20 years ago, a Supply Chain Manager was viewed as a second class citizen in many ways. They didn’t have a seat at the leadership table. Their opinions weren’t helping set overall company strategy. But that’s changed. This was a gradual trend, but all the supply chain challenges from COVID, natural disasters, even geopolitical events like the war in Ukraine, have pushed it into overdrive.
When these events happen, companies have to pivot, and that really highlights the need to have the right people in place.
As the head of Argentus’ West Coast office, you’ve worked with a lot of new clients who have major recruiting needs for supply chain. From your perspective, what’s the most common reason that companies are reaching out to a recruiter to help them hire in 2022?
There are quite a few different reasons why companies are deciding to use recruiters as part of their hiring strategy. One of the biggest ones I’ve heard is, “we’ve identified some great candidates, but we haven’t been able to secure them.” I think that piece of hiring is very underrated—and even more important in a market where candidates are in such high demand. You can never assume that just because a candidate applied, or interviewed, you have them in your back pocket. In this market, candidates are often fielding three or four positions or job offers at a time. Companies often fail to recognize this, and pour lots of resources into a search only to find themselves empty handed at the finish line. Companies need to step up and, if you want to secure the right supply chain talent, offer more than their competitors. I hear many stories about candidates going to a competitor at the last moment. So companies find it tremendously helpful to have a partner who can bring a candidate through the process, make sure they remain interested and motivated, and close the hire.
The second major reason is for niche requirements that are difficult to screen with job boards. I hear from companies who have had 100 applications for a job, but only three have been even remotely close. They’re frustrated that they have to wade through piles of unqualified applicants for very specific requirements. A recruiter can give you a very pointed shortlist of qualified candidates who you know can do the job. That saves companies a lot of time and headache.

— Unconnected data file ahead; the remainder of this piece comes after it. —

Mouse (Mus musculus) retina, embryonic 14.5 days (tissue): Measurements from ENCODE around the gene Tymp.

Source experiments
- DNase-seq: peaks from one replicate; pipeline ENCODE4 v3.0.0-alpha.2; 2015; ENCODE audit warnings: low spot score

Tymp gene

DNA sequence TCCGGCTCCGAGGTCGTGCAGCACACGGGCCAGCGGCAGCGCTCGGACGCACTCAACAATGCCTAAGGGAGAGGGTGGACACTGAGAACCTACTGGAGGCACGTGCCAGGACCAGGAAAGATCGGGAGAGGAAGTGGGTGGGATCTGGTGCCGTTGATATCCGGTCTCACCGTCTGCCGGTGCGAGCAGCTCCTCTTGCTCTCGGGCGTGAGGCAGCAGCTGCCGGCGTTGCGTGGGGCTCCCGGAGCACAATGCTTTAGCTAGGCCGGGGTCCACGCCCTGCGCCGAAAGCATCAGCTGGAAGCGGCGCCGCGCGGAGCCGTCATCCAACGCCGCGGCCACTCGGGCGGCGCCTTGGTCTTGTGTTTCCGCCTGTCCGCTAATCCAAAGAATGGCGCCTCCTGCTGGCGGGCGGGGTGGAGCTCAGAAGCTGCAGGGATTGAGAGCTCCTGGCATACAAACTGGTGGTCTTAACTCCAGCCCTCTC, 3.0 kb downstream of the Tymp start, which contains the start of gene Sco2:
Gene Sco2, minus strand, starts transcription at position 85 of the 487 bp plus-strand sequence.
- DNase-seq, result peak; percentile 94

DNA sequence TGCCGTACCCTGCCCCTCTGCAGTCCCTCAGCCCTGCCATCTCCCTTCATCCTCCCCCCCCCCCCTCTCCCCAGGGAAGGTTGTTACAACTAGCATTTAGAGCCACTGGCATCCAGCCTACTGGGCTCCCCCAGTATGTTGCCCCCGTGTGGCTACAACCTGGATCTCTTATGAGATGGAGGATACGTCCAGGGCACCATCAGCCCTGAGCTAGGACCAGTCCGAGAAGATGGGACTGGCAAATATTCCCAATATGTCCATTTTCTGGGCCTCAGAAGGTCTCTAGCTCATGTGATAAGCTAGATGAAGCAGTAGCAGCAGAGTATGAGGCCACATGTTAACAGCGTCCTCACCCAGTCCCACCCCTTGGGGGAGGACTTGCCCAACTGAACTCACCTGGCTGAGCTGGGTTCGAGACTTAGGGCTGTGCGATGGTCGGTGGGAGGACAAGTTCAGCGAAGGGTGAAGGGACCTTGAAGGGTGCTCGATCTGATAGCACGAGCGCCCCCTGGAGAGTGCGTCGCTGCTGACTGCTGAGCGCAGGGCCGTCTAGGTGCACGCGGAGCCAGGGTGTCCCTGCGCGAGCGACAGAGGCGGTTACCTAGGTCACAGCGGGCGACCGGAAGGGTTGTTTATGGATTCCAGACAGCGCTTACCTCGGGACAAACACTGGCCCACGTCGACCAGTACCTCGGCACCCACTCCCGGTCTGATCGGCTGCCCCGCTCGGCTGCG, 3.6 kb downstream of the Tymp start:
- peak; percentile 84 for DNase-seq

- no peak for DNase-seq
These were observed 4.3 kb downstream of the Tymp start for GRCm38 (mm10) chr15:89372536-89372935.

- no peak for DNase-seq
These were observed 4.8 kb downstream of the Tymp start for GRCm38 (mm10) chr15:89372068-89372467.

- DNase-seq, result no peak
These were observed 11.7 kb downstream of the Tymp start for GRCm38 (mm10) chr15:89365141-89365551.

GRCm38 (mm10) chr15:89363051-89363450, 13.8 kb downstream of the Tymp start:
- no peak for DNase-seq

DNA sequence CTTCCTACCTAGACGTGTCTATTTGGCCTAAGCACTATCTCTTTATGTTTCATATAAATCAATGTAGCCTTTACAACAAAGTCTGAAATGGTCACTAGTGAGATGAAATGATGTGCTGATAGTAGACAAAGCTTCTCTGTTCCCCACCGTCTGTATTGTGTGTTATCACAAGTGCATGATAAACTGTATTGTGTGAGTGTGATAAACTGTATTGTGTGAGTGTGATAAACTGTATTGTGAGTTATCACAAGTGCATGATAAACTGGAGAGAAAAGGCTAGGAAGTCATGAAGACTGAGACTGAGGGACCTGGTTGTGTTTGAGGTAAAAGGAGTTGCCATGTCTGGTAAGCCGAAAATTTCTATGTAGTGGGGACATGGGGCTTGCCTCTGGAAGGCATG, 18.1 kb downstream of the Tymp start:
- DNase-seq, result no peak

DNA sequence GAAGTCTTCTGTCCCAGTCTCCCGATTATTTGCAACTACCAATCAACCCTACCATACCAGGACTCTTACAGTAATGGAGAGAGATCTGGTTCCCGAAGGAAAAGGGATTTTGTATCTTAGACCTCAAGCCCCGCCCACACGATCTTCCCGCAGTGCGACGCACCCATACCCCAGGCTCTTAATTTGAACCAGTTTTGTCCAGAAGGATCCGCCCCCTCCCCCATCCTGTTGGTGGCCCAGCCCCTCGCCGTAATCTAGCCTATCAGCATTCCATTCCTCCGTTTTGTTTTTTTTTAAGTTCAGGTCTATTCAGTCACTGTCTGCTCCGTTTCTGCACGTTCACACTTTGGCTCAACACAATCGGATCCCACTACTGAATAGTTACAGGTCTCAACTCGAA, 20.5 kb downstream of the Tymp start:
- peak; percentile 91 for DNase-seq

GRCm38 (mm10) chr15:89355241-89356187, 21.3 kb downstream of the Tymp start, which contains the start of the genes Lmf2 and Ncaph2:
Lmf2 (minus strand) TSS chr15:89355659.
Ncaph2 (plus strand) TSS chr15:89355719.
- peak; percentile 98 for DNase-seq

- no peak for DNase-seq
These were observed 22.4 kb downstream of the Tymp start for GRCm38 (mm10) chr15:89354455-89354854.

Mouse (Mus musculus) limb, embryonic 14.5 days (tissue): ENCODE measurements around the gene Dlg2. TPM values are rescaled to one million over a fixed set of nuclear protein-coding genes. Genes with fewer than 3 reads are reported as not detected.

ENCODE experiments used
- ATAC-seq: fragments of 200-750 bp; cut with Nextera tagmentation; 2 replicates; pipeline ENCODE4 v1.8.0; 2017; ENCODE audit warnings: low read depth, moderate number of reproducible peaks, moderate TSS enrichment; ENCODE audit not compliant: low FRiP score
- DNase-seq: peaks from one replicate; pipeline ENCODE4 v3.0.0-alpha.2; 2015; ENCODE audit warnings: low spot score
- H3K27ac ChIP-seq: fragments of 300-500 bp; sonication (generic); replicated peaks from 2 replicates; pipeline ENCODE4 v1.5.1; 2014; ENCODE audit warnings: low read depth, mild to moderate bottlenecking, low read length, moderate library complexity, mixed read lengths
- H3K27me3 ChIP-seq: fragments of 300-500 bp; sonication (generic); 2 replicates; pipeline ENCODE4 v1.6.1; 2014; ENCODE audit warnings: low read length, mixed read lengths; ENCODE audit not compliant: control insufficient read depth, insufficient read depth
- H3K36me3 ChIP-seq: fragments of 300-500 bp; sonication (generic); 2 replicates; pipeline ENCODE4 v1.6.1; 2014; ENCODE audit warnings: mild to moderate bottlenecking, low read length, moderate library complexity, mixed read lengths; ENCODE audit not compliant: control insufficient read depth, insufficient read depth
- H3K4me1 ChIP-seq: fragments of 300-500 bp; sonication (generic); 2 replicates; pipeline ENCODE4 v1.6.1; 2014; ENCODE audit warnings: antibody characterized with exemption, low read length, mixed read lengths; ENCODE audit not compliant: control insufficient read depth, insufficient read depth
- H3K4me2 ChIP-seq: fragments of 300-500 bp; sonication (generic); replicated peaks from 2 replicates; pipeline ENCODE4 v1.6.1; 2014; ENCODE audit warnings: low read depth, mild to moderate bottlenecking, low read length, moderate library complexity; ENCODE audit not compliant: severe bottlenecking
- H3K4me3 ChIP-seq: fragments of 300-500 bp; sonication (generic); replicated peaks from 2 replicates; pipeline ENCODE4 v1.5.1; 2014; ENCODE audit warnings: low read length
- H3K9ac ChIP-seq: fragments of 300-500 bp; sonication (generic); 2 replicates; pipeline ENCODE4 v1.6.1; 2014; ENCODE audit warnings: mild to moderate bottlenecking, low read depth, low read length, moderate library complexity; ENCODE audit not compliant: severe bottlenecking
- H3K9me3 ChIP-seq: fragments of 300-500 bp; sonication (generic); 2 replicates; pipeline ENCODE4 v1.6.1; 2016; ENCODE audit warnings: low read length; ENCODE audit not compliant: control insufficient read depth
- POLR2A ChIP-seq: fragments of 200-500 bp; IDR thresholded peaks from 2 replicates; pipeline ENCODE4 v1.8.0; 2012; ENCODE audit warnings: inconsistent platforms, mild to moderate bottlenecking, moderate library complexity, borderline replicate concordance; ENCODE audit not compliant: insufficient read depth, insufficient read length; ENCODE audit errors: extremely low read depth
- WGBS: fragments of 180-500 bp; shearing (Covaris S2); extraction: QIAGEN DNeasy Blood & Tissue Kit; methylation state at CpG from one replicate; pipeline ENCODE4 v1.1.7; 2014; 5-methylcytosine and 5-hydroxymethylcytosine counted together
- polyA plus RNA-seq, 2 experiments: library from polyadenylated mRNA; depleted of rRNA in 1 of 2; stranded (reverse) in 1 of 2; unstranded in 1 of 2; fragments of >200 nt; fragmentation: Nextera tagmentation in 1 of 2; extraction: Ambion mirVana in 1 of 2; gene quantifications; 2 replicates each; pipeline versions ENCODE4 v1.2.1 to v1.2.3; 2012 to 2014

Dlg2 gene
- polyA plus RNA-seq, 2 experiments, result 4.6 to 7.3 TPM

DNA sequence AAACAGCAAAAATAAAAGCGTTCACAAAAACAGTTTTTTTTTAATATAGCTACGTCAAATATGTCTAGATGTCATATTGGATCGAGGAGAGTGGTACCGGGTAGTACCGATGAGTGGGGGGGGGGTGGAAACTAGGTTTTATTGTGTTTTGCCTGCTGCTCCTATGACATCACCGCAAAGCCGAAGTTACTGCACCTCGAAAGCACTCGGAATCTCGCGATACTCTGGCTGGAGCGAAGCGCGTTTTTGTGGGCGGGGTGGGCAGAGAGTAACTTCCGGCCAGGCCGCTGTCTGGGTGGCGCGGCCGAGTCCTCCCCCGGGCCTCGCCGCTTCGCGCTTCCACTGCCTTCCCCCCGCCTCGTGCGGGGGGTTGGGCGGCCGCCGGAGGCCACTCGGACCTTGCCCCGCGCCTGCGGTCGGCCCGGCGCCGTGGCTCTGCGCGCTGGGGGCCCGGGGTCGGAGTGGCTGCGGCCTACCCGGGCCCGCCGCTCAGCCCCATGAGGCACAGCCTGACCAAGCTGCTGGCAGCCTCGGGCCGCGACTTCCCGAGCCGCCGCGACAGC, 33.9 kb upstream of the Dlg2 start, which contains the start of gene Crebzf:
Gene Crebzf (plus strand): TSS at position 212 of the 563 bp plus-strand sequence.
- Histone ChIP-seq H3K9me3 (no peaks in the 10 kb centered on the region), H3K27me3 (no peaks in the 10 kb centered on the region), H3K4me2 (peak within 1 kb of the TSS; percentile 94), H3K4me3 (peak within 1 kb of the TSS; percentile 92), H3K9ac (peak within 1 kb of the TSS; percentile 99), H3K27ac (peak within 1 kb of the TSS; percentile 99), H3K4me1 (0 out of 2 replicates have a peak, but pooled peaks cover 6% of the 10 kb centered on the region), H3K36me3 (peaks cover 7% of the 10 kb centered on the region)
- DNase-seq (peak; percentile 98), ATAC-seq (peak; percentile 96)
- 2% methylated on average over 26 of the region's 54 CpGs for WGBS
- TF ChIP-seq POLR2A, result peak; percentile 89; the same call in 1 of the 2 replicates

The third major one is that recruiters can identify candidates who aren’t applying to job boards. Companies realize this. A recruiter who knows the market will be able to reach out to the exact right passive candidate pool, which is a huge help for very niche roles.
Once thing we’ve written about a lot recently is the lack of candidates for supply chain roles. Does that track with what you’re seeing in the market on the west coast?
I do think we are in a situation where there aren’t enough candidates to meet the needs of the market. But for me, the problem is never identifying the right candidate. The difficulty in supply chain right now is attaining that candidate. Identifying the talent is very different than securing the talent.
Because of the increased demand, supply chain professionals are requiring more and more to make a move. An offer that would have been an incredible compensation package two years ago isn’t going to cut it today. Companies need to have an overall compensation strategy that allows new candidates to take a step up in their careers by joining them. A lot of candidates have no interest in taking a lateral move. Unless a role offers higher salary, more flexibility, and other compensation considerations, they won’t make a move, even if there’s more responsibility in the new role.